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The Lunar Reconnaissance Orbiter (LRO) is NASA's premier spacecraft in orbit around the moon. The LRO exploration objectives are to finding safe landing sites, locate potential resources, characterize the radiation environment, and demonstrate new technology as part of a plan to return to the moon and then to travel to Mars and beyond. LRO launched on 2009 June 18 and after commissioning, it was placed in low (50 km altitude) polar orbit and began its prime 1-year mission on 2009 September 15. LRO has returned global data, such as day-night temperature maps, a global geodetic grid, high resolution color imaging and the moon's UV albedo. LRO is now in its second mission phase under the direction of NASA Science Mission Directorate and is locating water frost on the moon.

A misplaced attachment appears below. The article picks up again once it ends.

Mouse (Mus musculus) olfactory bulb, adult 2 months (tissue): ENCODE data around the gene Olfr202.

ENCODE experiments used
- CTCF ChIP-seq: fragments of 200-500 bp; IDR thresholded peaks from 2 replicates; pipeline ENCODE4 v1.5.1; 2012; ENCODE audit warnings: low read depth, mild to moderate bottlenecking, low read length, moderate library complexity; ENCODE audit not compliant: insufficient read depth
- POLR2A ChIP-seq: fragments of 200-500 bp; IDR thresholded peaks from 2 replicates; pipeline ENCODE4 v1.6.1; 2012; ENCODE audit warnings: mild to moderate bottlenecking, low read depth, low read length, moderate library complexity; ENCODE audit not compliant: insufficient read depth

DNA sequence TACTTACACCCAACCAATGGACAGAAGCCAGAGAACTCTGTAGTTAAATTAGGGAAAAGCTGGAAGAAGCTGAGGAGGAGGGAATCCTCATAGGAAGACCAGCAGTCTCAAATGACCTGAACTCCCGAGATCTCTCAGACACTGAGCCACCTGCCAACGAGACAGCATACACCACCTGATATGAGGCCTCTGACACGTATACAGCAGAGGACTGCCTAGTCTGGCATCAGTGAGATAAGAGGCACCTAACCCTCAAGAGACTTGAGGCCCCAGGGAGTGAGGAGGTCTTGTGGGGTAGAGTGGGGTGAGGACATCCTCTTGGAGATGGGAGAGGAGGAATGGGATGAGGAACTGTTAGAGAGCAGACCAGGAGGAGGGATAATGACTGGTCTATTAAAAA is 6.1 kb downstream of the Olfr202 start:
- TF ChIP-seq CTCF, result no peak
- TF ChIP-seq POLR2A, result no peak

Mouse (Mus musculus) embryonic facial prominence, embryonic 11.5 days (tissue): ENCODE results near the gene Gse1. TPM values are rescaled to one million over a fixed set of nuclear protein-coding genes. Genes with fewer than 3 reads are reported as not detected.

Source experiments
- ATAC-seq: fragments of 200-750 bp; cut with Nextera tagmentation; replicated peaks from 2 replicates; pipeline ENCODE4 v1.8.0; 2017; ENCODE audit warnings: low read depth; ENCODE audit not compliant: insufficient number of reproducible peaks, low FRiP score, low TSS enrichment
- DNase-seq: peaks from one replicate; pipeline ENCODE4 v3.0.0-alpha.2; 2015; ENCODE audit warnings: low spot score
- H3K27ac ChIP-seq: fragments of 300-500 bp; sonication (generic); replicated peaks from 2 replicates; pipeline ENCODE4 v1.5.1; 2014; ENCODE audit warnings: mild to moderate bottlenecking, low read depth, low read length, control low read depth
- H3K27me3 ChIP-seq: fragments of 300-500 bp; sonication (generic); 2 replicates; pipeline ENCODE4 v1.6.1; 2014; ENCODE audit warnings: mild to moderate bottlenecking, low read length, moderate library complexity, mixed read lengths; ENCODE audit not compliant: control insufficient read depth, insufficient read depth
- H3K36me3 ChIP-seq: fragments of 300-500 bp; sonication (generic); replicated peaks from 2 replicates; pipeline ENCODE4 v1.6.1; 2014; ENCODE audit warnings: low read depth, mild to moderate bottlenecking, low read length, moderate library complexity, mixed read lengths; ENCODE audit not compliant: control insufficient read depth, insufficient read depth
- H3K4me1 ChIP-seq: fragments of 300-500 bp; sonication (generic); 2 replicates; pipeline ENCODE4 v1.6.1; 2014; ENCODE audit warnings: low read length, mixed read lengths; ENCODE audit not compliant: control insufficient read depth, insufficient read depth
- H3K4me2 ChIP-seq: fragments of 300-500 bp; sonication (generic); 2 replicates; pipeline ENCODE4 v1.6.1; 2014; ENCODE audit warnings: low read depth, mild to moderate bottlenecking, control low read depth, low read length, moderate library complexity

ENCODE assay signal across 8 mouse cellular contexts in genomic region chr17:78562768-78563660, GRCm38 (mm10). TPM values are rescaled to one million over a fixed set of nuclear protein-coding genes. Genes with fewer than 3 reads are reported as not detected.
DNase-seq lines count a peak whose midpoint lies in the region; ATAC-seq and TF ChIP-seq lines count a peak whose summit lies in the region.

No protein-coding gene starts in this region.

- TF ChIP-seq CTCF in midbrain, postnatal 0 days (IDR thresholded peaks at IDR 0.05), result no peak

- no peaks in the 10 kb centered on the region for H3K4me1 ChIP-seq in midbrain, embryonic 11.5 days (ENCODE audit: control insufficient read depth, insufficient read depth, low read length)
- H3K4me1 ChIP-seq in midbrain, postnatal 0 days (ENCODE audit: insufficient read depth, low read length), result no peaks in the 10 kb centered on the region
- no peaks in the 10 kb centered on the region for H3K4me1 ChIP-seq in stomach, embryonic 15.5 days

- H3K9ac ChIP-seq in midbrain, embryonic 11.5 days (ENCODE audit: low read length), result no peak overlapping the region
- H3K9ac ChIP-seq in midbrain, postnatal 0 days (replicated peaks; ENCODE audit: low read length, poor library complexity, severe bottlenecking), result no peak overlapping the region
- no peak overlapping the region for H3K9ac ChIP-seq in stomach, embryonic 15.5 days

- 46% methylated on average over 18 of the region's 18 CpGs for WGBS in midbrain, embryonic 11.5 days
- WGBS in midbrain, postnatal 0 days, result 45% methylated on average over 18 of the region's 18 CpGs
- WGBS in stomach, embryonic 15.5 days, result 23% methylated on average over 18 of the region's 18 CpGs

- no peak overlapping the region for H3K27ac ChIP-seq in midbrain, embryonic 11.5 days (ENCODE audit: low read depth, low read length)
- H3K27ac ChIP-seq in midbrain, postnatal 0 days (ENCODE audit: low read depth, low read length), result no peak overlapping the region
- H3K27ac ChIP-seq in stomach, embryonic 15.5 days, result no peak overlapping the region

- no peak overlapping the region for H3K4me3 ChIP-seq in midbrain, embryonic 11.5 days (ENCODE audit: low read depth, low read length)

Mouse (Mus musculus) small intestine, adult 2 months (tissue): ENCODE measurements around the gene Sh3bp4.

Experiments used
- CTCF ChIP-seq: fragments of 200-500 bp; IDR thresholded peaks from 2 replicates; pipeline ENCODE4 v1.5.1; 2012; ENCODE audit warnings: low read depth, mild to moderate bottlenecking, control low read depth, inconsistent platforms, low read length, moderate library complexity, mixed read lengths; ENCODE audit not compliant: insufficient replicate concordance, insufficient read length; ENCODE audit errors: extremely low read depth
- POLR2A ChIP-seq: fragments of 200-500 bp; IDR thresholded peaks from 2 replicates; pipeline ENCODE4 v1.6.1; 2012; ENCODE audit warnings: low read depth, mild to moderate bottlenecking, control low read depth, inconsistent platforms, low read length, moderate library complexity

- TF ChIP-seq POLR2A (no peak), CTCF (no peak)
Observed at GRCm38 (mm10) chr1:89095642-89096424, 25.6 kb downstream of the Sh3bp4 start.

LAMP (Lyman Alpha Mapping Project) is an ultraviolet imaging spectrograph instrument on LRO. Its objectives focus on mapping the moon's UV albedo to generally investigate the permanently shadowed regions at its poles and search for water ice on its surface there if it exists. LAMP also is in the process of assaying the tenuous lunar atmosphere.

This website is for internal use by the LAMP science team; however, there is a public webpage for the LAMP project. On some of the tabs on the left side of this page, you can find some current LRO information and LAMP data such as views of our latest images and spectra, maps, and times of LRO signal contact and equator crossings. See the Related Links tab for further exploration of LRO and LAMP related sites. All LAMP data are made publicly available through the Planetary Data System.